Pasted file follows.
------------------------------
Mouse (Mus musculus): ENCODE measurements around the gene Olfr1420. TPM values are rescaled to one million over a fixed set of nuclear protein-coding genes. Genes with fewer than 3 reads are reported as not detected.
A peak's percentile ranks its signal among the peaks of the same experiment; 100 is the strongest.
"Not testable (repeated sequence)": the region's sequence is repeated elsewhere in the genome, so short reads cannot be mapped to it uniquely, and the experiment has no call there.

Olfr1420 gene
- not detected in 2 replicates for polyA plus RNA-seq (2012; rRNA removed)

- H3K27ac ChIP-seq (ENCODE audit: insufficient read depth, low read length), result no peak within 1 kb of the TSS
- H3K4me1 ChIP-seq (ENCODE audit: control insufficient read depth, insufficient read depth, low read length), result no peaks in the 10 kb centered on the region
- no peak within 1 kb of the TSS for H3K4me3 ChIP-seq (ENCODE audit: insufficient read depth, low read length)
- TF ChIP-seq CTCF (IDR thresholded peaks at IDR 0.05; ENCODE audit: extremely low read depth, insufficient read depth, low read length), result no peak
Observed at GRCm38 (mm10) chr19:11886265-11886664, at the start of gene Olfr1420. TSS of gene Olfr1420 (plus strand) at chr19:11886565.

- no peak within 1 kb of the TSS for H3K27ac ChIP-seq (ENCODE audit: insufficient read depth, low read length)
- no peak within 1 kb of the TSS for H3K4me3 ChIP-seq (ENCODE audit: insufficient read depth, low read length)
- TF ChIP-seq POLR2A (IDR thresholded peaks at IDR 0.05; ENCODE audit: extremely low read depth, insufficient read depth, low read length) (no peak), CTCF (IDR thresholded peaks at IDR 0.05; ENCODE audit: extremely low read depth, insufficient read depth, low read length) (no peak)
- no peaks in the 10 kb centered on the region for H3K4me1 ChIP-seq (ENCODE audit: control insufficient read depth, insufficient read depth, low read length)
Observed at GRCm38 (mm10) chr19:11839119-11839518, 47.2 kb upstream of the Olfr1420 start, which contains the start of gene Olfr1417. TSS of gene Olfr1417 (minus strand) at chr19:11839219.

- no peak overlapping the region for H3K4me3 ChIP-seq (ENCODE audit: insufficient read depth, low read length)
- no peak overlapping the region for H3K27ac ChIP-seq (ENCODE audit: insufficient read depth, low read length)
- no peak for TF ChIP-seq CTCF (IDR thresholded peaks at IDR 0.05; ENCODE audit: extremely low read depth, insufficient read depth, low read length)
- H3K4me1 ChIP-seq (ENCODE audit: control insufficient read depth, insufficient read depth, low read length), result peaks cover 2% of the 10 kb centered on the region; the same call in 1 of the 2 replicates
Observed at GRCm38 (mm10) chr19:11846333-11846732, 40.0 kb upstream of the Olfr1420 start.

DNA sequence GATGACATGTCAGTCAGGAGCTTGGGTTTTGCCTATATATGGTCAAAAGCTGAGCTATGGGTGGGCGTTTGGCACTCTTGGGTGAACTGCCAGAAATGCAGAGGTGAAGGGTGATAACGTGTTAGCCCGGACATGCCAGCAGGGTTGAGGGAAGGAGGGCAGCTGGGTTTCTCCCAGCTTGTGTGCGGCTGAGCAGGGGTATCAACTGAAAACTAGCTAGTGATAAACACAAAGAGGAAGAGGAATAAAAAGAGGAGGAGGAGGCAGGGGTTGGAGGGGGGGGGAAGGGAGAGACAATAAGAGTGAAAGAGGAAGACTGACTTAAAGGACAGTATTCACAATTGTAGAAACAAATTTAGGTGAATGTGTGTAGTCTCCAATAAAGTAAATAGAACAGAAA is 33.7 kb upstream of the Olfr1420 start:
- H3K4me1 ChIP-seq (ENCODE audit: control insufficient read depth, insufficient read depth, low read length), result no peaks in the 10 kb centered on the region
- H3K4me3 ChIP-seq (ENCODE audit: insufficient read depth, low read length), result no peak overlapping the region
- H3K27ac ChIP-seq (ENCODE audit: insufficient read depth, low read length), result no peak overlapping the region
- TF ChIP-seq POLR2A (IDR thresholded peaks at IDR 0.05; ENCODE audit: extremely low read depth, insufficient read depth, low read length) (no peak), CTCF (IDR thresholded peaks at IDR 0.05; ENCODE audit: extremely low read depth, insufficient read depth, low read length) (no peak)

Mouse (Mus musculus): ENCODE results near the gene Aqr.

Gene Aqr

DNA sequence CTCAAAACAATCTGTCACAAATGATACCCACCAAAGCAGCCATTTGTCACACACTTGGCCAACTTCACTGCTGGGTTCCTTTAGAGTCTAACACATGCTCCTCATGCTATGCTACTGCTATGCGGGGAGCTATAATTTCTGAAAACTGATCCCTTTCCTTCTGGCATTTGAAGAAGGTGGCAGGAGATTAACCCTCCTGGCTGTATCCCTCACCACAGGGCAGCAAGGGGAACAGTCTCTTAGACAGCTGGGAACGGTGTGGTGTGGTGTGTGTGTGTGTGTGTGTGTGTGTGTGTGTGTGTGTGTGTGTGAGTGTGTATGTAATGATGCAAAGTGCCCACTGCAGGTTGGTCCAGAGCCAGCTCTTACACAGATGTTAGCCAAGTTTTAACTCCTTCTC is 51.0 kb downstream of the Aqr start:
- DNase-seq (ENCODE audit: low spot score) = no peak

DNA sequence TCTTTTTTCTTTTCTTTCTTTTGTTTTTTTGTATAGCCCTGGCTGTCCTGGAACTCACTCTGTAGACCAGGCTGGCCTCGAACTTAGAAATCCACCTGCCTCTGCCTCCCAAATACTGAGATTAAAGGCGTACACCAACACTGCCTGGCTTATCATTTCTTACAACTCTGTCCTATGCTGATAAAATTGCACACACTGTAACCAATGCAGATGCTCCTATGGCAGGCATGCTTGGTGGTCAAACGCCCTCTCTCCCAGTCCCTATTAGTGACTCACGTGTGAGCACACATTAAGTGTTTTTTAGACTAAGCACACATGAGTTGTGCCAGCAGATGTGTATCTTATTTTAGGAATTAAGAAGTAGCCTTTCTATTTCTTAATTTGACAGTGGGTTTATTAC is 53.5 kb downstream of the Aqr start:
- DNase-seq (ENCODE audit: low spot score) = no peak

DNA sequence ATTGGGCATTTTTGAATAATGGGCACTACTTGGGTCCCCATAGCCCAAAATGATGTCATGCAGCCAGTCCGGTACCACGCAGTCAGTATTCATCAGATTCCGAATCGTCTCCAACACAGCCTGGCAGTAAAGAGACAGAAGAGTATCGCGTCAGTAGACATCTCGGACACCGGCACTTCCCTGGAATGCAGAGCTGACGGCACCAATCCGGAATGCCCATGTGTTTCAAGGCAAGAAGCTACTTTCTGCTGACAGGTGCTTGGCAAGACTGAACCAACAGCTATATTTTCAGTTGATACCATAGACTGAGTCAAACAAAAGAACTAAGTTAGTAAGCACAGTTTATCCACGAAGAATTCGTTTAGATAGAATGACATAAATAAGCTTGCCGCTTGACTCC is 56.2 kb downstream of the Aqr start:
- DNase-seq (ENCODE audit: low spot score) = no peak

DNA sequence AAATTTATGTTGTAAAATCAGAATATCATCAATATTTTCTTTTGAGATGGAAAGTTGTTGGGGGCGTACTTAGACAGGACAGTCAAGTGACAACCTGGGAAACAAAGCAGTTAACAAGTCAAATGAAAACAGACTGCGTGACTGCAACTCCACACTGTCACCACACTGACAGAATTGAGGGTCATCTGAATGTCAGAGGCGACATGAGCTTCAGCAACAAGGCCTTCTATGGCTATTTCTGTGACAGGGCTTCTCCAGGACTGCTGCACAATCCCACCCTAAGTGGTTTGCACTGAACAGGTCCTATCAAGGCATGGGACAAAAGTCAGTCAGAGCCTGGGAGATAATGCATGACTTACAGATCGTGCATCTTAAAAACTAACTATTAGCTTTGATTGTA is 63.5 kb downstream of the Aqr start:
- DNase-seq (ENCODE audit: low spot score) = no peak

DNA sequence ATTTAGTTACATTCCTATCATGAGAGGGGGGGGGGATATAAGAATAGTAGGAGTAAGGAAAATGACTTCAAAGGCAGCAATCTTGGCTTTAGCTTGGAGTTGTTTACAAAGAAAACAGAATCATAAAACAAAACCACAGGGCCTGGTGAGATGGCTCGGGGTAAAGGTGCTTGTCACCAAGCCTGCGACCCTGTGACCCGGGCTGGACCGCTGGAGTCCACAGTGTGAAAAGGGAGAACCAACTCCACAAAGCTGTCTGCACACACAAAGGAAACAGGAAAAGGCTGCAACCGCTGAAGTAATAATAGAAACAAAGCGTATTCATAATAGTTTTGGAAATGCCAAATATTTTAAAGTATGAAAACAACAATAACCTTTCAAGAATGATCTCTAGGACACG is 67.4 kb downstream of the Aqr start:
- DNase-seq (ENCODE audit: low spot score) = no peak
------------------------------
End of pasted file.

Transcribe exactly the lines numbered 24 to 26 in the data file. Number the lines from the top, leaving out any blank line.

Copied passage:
- H3K27ac ChIP-seq (ENCODE audit: insufficient read depth, low read length), result no peak overlapping the region
- TF ChIP-seq POLR2A (IDR thresholded peaks at IDR 0.05; ENCODE audit: extremely low read depth, insufficient read depth, low read length) (no peak), CTCF (IDR thresholded peaks at IDR 0.05; ENCODE audit: extremely low read depth, insufficient read depth, low read length) (no peak)

Mouse (Mus musculus): ENCODE results near the gene Aqr.